Welcome to the Tanka Tuesday Poetry Recap featuring the work of poets from around the globe. If you would like to participate in this challenge, you can learn the rules on the menu item called Colleen’s Weekly Tanka Tuesday Guidelines.
PLEASE NOTE: Don’t forget to count your syllables. Use this site: howmanysyllables.com. Click on the workshop tab. Then, copy and paste your poem into the box, and click “count syllables” at the bottom.
FOR ALL YOUR HARD WORK POETS!
This week brought us a political bonanza of poetry about voting and remembering those who died for our countries from around the world. I was uplifted by your words of patriotism. Not since the 1960’s has their been such a poetic outcry for and against the tierny of our governments.
Culture Trip.com shares some of the poets and poetry from that era. Have a read!
I also got several comments about how difficult it was to pick your own words! Michael, from Afterwards, had a brilliant idea. He said:
“I decided to open the nearest book and use the first word on page 58 and the last on page 101, the book was Cosmic Traitor (Perry Rhodan 26) by Kurt Brand. The words are THOUGHTS and MILKY. They made me think of an Astronaut…”
Each week, I like to highlight a poet who I call the Poet of the Week, who has shared an exceptional message, or shown an impassioned creativity through words or form. Poetry is all about perception, so don’t be shocked if you don’t feel the same way about a poem that I do. ❤
Everyone has embraced the Etheree poetry form because of the syllable structure and the fluidity of words where the poet can create a meaningful message. That is the key to these forms. If you don’t have a meaningful message the poem falls flat. But, that certainly is not the case with Scott’s poem.
I especially liked how he began his poem with the word, “gone,” and how he also ended the poem with the same word, emphasizing the theme, gone but not forgotten.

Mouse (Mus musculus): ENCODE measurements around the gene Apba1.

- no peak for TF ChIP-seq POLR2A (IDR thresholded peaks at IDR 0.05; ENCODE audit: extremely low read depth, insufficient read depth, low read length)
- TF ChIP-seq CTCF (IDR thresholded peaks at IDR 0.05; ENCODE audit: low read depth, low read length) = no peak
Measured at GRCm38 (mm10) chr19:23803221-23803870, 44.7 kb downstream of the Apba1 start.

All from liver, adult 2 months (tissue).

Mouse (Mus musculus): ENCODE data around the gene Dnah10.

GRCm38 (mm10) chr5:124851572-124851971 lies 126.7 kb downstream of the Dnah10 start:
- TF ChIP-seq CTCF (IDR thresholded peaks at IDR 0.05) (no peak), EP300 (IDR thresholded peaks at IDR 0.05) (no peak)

When you are writing Etheree poems it helps to think of three points that you want to emphasize in your poetry. Technically, an Etheree poem shouldn’t rhyme, although that has gained favor. If you do add rhyming words, only do one to make a specific point about what you are trying to say.
For me, in Scott’s poem, I see the first theme being blood, poppies, red, all representing the blood shed for our freedoms. The next theme is the actual remembrance of those who died for our freedoms, and the last theme is that of resisting violence and learning to get along. The ending brings us back to the overall theme of “remembrance.”
No silence reigns
And the poppies bloom
To the brave that lay beneath
The swathe of red that remembers
The blood that was shed here for freedom
And the folly of man to his brother
So we may never forget all that pain
To ensure it will not come again
We respect them with silent thoughts
Resist any violent trends
Talk, build bridges, not walls
While the poppies bloom
While silence reigns
“A good poem is a contribution to reality. The world is never the same once a good poem has been added to it. A good poem helps to change the shape of the universe, helps to extend everyone’s knowledge of himself and the world around him.”
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Colleen M. Chesebro is an American Poet who loves crafting paranormal fantasy and magical realism, cross-genre flash fiction, syllabic poetry, and creative nonfiction.
Colleen sponsors a weekly syllabic poetry challenge, called Tanka Tuesday, on wordcraftpoetry.com where participants learn how to write traditional and current forms of haiku, senryu, haiga, tanka, gogyohka, tanka prose, renga, solo-renga, haibun, cinquain, Etheree, nonet, and shadorma poetry.
Colleen's syllabic poetry has appeared in the Auroras & Blossoms Poetry Journal, and in “Hedgerow, a journal of small poems.” She’s won numerous awards from participating in the Carrot Ranch Rodeo, a yearly flash fiction contest sponsored by carrotranch.com. In 2020, she won first place in the Carrot Ranch Folk Tale or Fable category, with her story called “Why Wolf Howls at the Moon.”
Colleen is a Sister of the Fey, where she pursues a pagan path through her writing. When she is not writing, she is reading. She also loves gardening and crocheting old-fashioned doilies into works of art.